President Obama spoke to the United Nations General Assembly on Tuesday and promised that America will lead on all of the most pressing issues. He addressed Covid, climate change, peace and security as well as human rights and dignity. “We will not go it alone,” he said in his address. Obama said that “our citizens continue to petition us, to engage with their representatives” and has urged the international community to do the same.
The President was obviously referring to the grassroots movement that is pushing for direct US-UK negotiations in order for Wikileaks founder Julian Assange be extradited to Sweden in connection with alleged sexual assaults there. It’s been a while since we have heard Obama’s voice on this matter, so his words were quite surprising.
WikiLeaks founder Julian Assange has been living in London’s Ecuador Embassy after his request for asylum was granted earlier this year. He fears that if he is extradited to Sweden over the sexual assault allegations, he will be extradited once again to the United States of America, where he is wanted for espionage.
The White House recently told reporters that there aren’t any new developments on whether Obama will meet his campaign promise to have Assange “keel over”. So far, they are sticking to their official line which says that extradition is a matter for the Department of Justice and Sweden.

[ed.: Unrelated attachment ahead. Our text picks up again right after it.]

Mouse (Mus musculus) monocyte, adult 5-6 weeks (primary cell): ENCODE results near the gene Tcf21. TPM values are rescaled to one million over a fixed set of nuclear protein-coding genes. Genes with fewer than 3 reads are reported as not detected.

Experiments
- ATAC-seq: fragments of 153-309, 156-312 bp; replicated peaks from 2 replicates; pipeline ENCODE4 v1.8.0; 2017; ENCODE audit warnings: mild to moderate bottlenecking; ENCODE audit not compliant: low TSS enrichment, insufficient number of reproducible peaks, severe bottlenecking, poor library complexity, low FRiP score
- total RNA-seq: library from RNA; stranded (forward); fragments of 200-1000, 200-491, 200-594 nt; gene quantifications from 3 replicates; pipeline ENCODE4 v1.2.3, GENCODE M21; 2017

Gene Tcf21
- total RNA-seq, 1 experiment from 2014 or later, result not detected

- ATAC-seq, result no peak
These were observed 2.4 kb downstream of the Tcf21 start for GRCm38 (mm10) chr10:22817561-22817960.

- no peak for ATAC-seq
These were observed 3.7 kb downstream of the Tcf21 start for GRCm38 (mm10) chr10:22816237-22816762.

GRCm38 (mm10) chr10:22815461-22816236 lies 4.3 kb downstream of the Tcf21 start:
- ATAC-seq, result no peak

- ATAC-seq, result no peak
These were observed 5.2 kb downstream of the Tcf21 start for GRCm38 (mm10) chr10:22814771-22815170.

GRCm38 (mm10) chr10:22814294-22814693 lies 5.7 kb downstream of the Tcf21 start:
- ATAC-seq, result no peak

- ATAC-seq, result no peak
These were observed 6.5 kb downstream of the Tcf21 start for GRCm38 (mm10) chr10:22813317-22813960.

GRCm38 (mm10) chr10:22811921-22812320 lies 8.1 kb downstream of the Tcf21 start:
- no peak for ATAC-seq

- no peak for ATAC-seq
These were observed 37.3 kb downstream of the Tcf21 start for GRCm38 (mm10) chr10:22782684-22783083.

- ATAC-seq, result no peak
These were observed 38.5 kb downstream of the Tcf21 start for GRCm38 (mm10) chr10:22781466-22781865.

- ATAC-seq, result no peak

Ecuadorian Foreign Minister Ricardo Patino has said that his country still wants to find a solution that will allow Assange to be extradited to Sweden. “We want this issue over the table by November, or December at least,” he told W Radio Colombia on Monday. He added that today they are trying to “reach an agreement with the United Kingdom for this to be resolved.”
Patino also said that Ecuador is “asking Sweden not to extradite Assange without first providing guarantees that he won’t face the death penalty in the US”. Earlier this year, Patino had already announced that they would consider offering Assange asylum in their own country if negotiations with Sweden and the UK fail.
The US has been monitoring Assange’s internet traffic at the Ecuadorian Embassy and is said to have prepared an indictment against him. When he was first accused of rape, Assange denied that any sex had taken place and claimed that the accusations were a smear campaign.